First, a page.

“Christ is risen, releasing from bondage Adam the first-formed man and destroying the power of hell. Be of good courage, all ye dead, for death is slain and hell despoiled; the crucified and risen Christ is King. He has given incorruption to our flesh; He counts worthy of His joy and glory all who, with a faith that wavers not, have trusted fervently in Him.” (Sticheron at the end of Matins of Saturday of the Dead, from the book Festival Icons for the Christian Year by John Baggley, pg.76)
But Christ never spoke about the immortality of souls – he spoke about the resurrection of the dead! And how can we fail to see that between these two approaches there is an immense abyss? For, surely, if the question is strictly about the immortality of souls, then we need not concern ourselves with death as such, and what need have we of all these words about victory over death, about its destruction, and about resurrection? “The last enemy to be destroyed is death.” And so let us ask ourselves: in what sense is death the last enemy? Whose enemy is death? And how did this enemy become the ruler of the world and the master of life? We may recall the lines from Vladimir Soloviev’s poem: “Death and Time have dominion on earth/ you must refrain from calling them lords…” But how can we not recognize the lordship of all that has become normal, the rule of life, with which man has long ago come to terms, against which he has ceased to protest and about which he has ceased even to be concerned in his philosophy, the enemy with which he seeks to find compromise both in his religion and his culture?…for in essence Christianity is not concerned about coming to terms with death, but rather with the victory over it…for the apostle Paul said: “if Christ has not been raised then…your faith is in vain” (1 Cor 15:14).
(Alexander Schmemann, O Death, Where is Thy Sting)
Festal Greetings to all.
The Feast of the Dormition of the Theotokos is about realism and hope. The realism is that the Virgin Mary, chosen by God out of all the women who have or ever will exist to be the Mother of His Incarnate Son dies like every other human being. Despite the role she is chosen for by God – to be the Mother of Life, Mother of the Messiah, Mother of God, Theotokos – she does not escape mortality. She is given the accolades of being “more honorable than the cherubim and more glorious beyond compare than the seraphim” and yet she is a mortal human being. She belongs to the same world as us, where the final enemy death has not yet been defeated. And yet in the Feast we celebrate the ultimate triumph of humanity over death – this is the power given to each of us in Baptism.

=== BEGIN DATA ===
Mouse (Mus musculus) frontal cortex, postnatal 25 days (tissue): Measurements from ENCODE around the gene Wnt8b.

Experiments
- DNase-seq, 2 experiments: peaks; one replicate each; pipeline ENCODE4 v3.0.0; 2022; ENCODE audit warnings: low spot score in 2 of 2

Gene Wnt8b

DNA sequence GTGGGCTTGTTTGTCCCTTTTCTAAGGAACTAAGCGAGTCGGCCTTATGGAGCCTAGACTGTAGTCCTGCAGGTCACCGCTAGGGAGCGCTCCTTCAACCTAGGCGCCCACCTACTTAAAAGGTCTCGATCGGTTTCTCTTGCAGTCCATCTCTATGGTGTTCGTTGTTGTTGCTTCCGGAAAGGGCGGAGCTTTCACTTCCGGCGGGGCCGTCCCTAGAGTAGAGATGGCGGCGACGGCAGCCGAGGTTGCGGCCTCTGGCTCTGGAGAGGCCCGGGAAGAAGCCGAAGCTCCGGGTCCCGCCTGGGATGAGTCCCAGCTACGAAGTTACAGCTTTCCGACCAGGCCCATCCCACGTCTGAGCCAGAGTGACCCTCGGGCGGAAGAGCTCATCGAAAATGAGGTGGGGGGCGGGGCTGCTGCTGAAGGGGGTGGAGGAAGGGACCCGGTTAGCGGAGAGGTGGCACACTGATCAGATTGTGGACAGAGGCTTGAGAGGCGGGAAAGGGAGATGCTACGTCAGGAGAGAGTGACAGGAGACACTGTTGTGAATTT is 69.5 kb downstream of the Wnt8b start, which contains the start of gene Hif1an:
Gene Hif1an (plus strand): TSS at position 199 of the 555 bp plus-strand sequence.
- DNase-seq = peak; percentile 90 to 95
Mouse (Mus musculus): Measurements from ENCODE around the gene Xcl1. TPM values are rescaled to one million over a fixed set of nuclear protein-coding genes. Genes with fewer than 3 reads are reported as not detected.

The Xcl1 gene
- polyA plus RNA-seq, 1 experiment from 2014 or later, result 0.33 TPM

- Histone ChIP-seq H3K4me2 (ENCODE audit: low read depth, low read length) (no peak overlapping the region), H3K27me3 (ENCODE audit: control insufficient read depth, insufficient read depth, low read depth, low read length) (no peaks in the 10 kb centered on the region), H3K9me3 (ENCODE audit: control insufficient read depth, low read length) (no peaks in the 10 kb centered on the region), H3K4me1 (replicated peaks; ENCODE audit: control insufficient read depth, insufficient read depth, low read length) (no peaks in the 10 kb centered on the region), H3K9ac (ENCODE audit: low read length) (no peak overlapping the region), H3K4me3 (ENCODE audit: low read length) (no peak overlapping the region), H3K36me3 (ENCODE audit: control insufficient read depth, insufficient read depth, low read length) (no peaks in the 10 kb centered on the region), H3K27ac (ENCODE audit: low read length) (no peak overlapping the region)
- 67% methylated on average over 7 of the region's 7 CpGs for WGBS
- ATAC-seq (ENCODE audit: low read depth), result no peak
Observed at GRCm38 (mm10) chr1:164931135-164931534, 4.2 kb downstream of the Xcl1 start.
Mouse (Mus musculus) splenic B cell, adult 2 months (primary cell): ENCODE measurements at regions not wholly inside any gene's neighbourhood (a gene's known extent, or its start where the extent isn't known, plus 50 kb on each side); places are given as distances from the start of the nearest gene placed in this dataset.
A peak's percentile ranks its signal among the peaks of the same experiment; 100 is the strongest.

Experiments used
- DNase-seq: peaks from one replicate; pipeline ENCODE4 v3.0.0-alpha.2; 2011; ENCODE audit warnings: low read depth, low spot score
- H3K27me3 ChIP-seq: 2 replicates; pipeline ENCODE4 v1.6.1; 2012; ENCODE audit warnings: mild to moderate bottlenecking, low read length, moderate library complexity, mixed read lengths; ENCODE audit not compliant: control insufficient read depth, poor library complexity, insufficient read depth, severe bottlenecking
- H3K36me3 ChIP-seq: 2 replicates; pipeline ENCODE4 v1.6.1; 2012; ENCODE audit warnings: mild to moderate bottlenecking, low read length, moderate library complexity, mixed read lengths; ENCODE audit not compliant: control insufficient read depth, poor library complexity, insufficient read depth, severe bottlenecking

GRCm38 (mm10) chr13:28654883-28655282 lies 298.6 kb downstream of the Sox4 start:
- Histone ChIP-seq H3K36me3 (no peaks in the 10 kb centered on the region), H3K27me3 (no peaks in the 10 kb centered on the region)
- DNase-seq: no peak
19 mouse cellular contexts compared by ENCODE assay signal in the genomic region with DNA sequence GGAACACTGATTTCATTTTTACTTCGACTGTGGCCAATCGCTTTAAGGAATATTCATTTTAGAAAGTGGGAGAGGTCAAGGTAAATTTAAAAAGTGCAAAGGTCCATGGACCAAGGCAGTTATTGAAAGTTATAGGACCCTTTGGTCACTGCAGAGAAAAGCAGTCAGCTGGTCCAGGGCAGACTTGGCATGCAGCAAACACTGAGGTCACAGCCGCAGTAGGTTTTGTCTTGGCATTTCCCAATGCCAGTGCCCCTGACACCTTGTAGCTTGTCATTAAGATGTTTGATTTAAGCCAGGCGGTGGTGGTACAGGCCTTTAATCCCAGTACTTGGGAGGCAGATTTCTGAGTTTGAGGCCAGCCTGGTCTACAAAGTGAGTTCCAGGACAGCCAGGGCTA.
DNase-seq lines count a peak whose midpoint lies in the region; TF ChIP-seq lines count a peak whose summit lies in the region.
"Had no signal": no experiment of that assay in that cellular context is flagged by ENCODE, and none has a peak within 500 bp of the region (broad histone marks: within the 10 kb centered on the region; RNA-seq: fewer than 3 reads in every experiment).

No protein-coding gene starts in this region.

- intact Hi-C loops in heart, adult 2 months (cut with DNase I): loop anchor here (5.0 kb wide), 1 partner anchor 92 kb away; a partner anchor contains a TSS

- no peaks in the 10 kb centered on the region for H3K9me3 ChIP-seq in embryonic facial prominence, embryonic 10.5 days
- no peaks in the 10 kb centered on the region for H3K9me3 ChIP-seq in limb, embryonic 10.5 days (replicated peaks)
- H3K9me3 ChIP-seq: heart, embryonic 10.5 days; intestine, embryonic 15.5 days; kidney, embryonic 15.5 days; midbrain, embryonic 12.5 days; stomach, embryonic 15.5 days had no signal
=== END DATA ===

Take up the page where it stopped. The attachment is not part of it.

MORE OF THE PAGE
The realism of the Dormition is confronted by the reality of Christ’s resurrection. For the Feast of the Dormition is also a feast of hope and resurrection – of an eternal life with Christ. The Virgin Mary is not abandoned to Hades or even the grave, for she is with her Son in God’s Kingdom. The implication of Christ’s resurrection is made manifest in the feast of the Dormition. St. Paul wrote:
If Christ has not been raised, your faith is futile and you are still in your sins. Then those also who have died in Christ have perished. If for this life only we have hoped in Christ, we are of all people most to be pitied. But in fact Christ has been raised from the dead, the first fruits of those who have died. For since death came through a human being, the resurrection of the dead has also come through a human being; for as all die in Adam, so all will be made alive in Christ. But each in his own order: Christ the first fruits, then at his coming those who belong to Christ. Then comes the end, when he hands over the kingdom to God the Father, after he has destroyed every ruler and every authority and power. For he must reign until he has put all his enemies under his feet. The last enemy to be destroyed is death. (1 Corinthians 15:17-26)
Fr. John Breck wrote:
“The icon of the Dormition, the Falling Asleep of the Mother of God, provides for the final word about death and hope beyond … As much as the Paschal icon itself, the sacred image of the Dormition expresses the ultimate truth about death. On the iconastasis of every Orthodox Church there is an image of the Theotokos, embracing the Christ-child and at the same time offering him to the world as the source of the world’s life and salvation. Here, in the feast icon of the Dormition, we find the mirror image of that theme. Christ is seen standing behind the bier of the Virgin, holding in his arms the image of her soul. She has died, as every human being dies. She bore within herself the agony of her Son’s death, then she embarked on the pathway that led from her own grief-stricken life through the crisis of death. That crisis, however, was transfigured into the same victory achieved by Christ through his own death. The image of her soul that he embraces in the Dormition icon is therefore wrapped in a shroud of white, symbolizing resurrection. Like her Son, and because of his life-giving death and resurrection, she passes from death to life, from earth to heaven, to dwell with him in eternal glory.”